Embellished textile purses in the French 14th century
Purses in art
Pockets as we know them today were not in use in the 14th century. People required some other conveyance for everyday items like money, a paternoster (prayer beads later known as rosaries), a small book of hours, or wax tablet and stylus. The purse, which came in many shapes and sizes, was a common accessory for both men and women. Naturally, the art of the time abounds with people wearing purses hanging from their girdles, purchasing purses, and reaching into or out of their purses. Women seem to have been partial to the rectangular drawstring variety, which dangled from a carrying cord. Men wore these too, in addition to other styles ranging from dainty to utilitarian. The following images are a small sampling of 14th century illuminations depicting people with their purses. Click a picture below to see a larger version.
Dietmar von Aist shows a variety of purses and belts to his love interest while disguised as a peddler in the Manesse Codex, circa 1300–1320, Zürich, Heidelberg, Universitätsbibliothek, Cod. pal. Germ. 848, fol. 64 recto. Belts and purses were apparently often sold together at the same shops. See the Egerton Genesis picture below. (Camille p. 52)
A scene of kindness in which a man opens his purse to give alms to a physically disfigured child in a wheelbarrow; from the Luttrell Psalter, circa late 1330s or early 1340s, London, British Library, Additional MS 42130. It was not uncommon to give alms to needy people on the street in the 14th century. (Backhouse p. 41)
A margin scene possibly portraying negotiations between a man and a prostitute in a manuscript of the Romance of Alexander, circa 1344 (Flemish), Oxford, Bodleian Library, MS 264. She wears what appears to be a drawstring purse and a knife, which is notable considering that very few other women in the manuscript feature these utilitarian accessories. (Bodleian Library)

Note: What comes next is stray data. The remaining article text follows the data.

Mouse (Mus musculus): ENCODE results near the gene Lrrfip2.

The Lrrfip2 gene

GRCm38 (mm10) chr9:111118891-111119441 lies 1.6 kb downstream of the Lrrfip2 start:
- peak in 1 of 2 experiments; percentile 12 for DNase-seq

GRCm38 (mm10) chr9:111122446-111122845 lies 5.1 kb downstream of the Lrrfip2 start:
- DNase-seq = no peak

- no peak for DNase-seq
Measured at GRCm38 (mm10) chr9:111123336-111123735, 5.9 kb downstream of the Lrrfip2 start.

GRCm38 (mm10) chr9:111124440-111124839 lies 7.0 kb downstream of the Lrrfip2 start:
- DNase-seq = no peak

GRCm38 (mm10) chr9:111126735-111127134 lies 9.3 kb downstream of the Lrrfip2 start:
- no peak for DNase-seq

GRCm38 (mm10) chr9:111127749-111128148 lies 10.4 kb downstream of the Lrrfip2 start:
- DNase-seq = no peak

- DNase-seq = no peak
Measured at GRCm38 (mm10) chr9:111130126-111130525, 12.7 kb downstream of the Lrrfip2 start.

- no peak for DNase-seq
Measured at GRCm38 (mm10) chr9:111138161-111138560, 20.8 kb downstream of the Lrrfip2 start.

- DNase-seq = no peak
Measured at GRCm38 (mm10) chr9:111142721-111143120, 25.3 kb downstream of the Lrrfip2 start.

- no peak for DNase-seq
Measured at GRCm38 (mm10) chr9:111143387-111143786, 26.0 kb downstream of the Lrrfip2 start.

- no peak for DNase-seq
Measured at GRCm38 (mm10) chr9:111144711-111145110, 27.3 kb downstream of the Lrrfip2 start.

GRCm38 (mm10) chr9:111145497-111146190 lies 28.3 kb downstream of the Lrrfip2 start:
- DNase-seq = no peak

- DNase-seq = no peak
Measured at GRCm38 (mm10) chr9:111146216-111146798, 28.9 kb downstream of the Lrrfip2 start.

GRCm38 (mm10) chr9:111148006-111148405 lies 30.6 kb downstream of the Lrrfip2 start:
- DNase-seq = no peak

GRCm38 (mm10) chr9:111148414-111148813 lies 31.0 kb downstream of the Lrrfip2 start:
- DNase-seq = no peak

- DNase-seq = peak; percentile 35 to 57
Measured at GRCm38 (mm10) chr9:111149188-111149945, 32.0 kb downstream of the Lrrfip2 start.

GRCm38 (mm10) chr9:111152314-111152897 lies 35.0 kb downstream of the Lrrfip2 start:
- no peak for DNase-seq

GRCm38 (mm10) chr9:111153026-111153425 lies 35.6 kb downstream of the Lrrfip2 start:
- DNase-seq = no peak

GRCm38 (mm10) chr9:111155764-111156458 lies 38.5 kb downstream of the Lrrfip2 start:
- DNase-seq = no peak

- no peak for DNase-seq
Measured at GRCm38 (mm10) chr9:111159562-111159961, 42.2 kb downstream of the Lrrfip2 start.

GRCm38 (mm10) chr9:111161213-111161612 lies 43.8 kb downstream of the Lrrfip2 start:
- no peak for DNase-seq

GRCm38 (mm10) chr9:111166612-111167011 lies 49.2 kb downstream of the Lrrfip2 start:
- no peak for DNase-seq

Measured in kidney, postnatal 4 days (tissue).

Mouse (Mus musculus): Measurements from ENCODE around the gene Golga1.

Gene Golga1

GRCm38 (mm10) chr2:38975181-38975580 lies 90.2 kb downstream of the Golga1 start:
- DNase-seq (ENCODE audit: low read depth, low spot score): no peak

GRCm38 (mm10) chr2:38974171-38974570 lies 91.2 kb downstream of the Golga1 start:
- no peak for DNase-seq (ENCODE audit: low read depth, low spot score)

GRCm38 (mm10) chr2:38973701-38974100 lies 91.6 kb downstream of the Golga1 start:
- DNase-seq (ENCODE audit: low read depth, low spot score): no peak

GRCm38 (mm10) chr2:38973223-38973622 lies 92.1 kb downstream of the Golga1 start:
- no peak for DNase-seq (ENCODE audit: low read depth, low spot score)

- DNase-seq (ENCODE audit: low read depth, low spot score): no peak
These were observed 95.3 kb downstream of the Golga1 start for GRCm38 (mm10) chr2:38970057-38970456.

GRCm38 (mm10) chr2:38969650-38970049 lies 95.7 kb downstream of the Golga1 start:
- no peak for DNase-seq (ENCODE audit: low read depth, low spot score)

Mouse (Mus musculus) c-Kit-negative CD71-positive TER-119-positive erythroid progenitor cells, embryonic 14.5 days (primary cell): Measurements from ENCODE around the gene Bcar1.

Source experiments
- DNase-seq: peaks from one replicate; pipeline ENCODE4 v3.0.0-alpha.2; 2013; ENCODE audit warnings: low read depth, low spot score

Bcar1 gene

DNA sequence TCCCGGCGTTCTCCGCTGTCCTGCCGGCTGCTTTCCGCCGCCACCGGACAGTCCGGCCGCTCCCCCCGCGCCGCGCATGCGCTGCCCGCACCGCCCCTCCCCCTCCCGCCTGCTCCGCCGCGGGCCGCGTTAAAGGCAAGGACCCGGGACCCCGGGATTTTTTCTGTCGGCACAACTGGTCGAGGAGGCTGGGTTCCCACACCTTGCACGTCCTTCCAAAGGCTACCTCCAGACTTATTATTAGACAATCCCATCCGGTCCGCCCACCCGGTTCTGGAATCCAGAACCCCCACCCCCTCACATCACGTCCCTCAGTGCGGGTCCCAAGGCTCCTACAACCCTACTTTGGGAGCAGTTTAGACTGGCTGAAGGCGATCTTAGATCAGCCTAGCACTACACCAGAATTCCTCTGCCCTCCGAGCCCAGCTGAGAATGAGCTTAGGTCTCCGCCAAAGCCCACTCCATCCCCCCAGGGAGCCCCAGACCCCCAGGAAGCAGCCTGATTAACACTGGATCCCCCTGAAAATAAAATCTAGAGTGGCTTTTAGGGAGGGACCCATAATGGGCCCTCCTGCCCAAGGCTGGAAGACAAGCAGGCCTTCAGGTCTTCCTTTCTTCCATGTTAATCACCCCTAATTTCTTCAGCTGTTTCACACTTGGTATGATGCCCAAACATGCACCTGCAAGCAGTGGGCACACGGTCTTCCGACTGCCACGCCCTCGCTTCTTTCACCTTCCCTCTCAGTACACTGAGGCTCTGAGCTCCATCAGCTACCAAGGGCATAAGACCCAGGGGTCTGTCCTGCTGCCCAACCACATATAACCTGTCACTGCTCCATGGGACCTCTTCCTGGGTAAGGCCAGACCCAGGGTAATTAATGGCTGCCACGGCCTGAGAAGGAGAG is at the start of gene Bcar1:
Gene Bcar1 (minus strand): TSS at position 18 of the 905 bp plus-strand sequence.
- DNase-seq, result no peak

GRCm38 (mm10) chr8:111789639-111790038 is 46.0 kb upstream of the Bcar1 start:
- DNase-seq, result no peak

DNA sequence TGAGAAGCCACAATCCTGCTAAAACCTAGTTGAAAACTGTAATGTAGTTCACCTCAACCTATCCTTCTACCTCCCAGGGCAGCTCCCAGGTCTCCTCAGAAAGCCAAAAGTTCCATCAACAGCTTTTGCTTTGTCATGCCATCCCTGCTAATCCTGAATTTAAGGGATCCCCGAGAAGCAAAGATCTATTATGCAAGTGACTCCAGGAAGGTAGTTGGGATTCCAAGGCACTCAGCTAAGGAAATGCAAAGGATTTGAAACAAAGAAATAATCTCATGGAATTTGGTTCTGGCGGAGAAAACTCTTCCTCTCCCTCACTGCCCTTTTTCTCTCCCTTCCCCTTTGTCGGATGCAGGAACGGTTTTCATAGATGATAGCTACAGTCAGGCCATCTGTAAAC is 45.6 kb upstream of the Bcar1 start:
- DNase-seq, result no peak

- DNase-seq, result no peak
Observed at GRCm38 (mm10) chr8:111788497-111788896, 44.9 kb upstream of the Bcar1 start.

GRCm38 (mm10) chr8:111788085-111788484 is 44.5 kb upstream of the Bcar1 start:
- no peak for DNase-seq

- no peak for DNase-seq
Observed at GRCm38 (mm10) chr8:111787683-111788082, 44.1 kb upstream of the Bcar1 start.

The rape of Dinah in Shechem, an illumination in the Egerton Genesis, circa 1360, London, British Library, Egerton MS 1894, fol. 17 recto. Aside from the disturbing rape scene, Dinah appears two other times in this illustration of a biblical story —once greeting a Shechemite woman who looks just like her, and also waiting her turn to purchase a belt or belt accessory, such as a purse or knife, from a vendor on the street. (Coker Joslin, pp. 115, 116)
A margin scene from the Parement Workshop and Holy Ghost Master depicting “The Sacrament of Marriage”, circa 1380, Paris, Bibliothèque nationale, nouv. acq. lat. 3093, p. 176. The bride stands shyly in the middle and wears what appears to be at least two purses, possibly three. I’m not certain of the significance, but she could be girded such to display her preparedness for the responsibilities of marriage. (Meiss, Plate 20)
Aumônières in specific
An aumônière is a purse or pouch, by its simplest definition. Also called alms or almoner purses/pouches in English, they may have originally earned their name from the New Testament’s exhortation to provide alms for the poor as a part of one’s Christian duty. The concept of spontaneous charity was not unknown to a medieval Christian of means and giving money straight from one’s private purse to a mendicant or pilgrim was typical behavior. Most likely, though, the name simply stuck as a catch-all term for purses worn by people going about their daily business, regardless of alms-giving. Purses in Medieval Europe served a number of purposes: carrying personal effects, storing religious relics (as a form of reliquary), and storing seals used in stamping documents.